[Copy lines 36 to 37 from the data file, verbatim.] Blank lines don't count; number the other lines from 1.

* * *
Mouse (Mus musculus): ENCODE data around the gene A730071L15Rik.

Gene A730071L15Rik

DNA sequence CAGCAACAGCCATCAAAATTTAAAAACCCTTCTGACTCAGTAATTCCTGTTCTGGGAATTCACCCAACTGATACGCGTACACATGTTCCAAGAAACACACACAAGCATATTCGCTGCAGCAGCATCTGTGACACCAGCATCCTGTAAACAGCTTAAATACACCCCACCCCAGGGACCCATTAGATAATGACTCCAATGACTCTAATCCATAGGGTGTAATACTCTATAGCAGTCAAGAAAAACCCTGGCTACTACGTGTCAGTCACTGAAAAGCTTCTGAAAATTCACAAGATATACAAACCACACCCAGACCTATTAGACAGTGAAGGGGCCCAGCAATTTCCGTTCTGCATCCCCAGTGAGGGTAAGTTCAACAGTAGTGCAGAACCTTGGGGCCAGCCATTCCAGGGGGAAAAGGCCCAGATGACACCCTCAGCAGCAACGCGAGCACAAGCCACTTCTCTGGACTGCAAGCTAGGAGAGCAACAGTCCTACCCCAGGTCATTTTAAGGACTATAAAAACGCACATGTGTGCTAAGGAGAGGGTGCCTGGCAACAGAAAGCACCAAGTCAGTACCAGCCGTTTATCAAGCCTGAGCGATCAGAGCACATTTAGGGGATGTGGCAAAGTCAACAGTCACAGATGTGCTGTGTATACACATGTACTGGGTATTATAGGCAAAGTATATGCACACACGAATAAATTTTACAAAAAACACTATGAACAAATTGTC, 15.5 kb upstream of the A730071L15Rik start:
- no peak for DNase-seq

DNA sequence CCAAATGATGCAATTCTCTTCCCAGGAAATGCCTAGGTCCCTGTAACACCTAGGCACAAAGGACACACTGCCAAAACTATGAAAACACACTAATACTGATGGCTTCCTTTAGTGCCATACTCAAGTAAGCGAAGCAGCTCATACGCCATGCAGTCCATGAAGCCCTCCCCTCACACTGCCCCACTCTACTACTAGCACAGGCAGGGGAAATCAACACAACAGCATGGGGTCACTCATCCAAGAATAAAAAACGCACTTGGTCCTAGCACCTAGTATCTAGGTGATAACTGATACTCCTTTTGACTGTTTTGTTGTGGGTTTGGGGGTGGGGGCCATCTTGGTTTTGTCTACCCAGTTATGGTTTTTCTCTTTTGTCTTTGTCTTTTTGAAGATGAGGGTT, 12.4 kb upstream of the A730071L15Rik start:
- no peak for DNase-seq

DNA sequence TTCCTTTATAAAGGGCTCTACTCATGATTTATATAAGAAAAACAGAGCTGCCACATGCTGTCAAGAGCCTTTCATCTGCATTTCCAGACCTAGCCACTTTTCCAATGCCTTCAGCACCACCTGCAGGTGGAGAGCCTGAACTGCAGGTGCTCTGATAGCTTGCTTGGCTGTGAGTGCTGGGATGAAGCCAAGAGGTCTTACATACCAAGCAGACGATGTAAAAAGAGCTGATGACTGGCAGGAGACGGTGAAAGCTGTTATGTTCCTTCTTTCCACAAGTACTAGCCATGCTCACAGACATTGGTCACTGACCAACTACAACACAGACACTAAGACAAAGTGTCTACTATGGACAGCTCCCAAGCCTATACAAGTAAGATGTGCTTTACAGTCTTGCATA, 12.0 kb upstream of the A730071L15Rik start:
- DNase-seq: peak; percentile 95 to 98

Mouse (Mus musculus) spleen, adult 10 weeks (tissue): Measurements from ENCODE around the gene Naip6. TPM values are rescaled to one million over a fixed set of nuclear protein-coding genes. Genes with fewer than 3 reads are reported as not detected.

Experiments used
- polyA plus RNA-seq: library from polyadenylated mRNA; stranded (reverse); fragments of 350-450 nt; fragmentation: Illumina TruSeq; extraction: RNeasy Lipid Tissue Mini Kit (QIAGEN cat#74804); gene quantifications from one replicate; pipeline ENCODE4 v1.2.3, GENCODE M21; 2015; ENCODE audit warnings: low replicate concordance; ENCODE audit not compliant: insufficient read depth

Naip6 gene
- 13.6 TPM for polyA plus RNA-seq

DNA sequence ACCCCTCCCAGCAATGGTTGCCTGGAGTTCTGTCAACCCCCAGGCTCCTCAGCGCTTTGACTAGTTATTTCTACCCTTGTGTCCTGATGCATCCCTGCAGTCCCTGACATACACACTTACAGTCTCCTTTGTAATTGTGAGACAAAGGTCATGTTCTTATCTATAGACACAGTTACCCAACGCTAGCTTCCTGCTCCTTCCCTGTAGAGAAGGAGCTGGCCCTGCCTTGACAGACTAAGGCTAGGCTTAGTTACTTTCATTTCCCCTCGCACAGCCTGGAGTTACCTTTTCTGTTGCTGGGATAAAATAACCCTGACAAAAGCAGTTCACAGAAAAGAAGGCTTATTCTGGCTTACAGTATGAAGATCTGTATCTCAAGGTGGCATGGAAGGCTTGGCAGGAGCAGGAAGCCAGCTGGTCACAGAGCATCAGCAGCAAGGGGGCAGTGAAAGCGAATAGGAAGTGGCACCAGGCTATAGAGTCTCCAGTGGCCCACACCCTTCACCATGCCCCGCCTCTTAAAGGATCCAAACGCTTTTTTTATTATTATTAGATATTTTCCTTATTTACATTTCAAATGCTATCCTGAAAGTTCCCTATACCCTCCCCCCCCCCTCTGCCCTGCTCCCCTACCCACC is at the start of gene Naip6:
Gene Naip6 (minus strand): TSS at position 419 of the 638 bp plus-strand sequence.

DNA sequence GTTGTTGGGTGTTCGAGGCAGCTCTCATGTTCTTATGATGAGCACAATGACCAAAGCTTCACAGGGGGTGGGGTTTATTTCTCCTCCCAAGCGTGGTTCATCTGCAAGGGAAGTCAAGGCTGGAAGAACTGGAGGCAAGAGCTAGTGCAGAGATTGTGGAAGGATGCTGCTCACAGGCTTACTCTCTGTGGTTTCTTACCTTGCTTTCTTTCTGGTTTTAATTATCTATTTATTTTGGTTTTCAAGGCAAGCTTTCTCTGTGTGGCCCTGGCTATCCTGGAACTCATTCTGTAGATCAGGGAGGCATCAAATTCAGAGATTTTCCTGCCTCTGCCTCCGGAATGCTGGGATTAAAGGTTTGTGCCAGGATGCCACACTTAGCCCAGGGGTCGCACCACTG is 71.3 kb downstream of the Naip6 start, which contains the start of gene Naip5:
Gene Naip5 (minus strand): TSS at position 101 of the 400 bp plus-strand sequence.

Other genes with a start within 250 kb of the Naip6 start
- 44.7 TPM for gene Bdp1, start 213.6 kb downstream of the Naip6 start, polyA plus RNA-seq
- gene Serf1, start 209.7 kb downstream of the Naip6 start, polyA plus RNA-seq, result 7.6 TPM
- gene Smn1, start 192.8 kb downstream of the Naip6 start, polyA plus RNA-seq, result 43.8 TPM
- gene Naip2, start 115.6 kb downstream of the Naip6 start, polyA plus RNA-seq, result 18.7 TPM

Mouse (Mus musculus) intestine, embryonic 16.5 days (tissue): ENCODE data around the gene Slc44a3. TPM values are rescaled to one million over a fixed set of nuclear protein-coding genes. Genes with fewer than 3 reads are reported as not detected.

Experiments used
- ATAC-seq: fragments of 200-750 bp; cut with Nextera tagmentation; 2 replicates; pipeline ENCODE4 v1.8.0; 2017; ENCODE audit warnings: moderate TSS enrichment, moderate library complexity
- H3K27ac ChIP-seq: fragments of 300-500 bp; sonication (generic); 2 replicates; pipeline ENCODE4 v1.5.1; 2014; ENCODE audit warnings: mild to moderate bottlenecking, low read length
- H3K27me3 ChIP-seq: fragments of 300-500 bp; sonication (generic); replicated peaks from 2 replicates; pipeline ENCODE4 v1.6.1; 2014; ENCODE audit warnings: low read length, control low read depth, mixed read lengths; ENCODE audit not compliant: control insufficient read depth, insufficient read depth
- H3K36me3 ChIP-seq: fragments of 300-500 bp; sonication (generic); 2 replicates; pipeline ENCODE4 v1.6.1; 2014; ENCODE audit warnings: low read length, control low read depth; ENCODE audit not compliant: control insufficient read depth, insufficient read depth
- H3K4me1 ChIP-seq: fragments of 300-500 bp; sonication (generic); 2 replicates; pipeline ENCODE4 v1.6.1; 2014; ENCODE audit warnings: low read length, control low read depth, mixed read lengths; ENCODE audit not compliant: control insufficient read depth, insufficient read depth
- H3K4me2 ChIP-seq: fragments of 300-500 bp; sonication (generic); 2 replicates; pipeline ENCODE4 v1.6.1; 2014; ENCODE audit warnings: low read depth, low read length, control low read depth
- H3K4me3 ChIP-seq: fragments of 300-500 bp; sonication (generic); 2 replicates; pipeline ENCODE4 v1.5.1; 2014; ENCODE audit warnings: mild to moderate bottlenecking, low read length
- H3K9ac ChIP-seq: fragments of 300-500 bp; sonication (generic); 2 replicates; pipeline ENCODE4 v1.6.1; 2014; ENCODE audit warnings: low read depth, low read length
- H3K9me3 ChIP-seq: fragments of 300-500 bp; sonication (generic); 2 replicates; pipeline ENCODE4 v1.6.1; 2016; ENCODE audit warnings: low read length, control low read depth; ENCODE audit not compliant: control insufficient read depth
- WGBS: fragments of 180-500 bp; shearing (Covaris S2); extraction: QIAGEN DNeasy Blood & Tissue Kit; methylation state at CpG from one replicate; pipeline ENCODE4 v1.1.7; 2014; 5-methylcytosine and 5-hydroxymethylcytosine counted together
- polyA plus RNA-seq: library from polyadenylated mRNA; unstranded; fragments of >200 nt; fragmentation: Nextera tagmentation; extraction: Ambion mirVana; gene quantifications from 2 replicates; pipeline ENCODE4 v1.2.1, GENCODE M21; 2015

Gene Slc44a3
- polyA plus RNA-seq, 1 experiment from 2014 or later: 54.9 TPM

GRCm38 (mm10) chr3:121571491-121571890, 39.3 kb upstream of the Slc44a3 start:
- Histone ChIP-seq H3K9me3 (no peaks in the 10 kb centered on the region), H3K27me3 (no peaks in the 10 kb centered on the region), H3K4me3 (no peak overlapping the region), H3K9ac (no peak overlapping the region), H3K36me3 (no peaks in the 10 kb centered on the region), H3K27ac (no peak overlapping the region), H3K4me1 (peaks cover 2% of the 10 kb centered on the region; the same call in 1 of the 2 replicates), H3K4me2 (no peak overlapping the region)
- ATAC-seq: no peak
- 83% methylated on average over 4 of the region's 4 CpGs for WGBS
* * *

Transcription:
Gene Slc44a3
- polyA plus RNA-seq, 1 experiment from 2014 or later: 54.9 TPM